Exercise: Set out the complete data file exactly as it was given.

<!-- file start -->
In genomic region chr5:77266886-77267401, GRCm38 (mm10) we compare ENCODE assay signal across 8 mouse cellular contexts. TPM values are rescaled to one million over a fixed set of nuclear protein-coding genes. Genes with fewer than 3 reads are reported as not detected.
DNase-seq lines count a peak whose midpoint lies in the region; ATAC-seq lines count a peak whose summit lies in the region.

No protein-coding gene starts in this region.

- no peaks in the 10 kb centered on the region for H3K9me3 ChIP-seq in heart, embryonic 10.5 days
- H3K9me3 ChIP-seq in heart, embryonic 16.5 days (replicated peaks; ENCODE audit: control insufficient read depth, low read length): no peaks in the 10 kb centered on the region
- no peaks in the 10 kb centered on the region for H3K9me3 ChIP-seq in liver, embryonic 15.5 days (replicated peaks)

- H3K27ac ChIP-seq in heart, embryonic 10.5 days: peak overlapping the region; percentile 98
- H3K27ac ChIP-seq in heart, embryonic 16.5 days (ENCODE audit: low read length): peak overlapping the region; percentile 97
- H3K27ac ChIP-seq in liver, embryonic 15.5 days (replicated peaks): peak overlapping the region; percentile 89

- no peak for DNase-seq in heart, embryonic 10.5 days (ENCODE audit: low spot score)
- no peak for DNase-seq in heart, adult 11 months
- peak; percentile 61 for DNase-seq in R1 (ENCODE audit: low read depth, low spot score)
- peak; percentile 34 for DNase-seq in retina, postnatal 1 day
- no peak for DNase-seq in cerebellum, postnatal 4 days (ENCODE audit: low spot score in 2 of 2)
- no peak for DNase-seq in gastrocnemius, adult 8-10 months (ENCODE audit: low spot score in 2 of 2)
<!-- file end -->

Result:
In genomic region chr5:77266886-77267401, GRCm38 (mm10) we compare ENCODE assay signal across 8 mouse cellular contexts. TPM values are rescaled to one million over a fixed set of nuclear protein-coding genes. Genes with fewer than 3 reads are reported as not detected.
DNase-seq lines count a peak whose midpoint lies in the region; ATAC-seq lines count a peak whose summit lies in the region.

No protein-coding gene starts in this region.

- no peaks in the 10 kb centered on the region for H3K9me3 ChIP-seq in heart, embryonic 10.5 days
- H3K9me3 ChIP-seq in heart, embryonic 16.5 days (replicated peaks; ENCODE audit: control insufficient read depth, low read length): no peaks in the 10 kb centered on the region
- no peaks in the 10 kb centered on the region for H3K9me3 ChIP-seq in liver, embryonic 15.5 days (replicated peaks)

- H3K27ac ChIP-seq in heart, embryonic 10.5 days: peak overlapping the region; percentile 98
- H3K27ac ChIP-seq in heart, embryonic 16.5 days (ENCODE audit: low read length): peak overlapping the region; percentile 97
- H3K27ac ChIP-seq in liver, embryonic 15.5 days (replicated peaks): peak overlapping the region; percentile 89

- no peak for DNase-seq in heart, embryonic 10.5 days (ENCODE audit: low spot score)
- no peak for DNase-seq in heart, adult 11 months
- peak; percentile 61 for DNase-seq in R1 (ENCODE audit: low read depth, low spot score)
- peak; percentile 34 for DNase-seq in retina, postnatal 1 day
- no peak for DNase-seq in cerebellum, postnatal 4 days (ENCODE audit: low spot score in 2 of 2)
- no peak for DNase-seq in gastrocnemius, adult 8-10 months (ENCODE audit: low spot score in 2 of 2)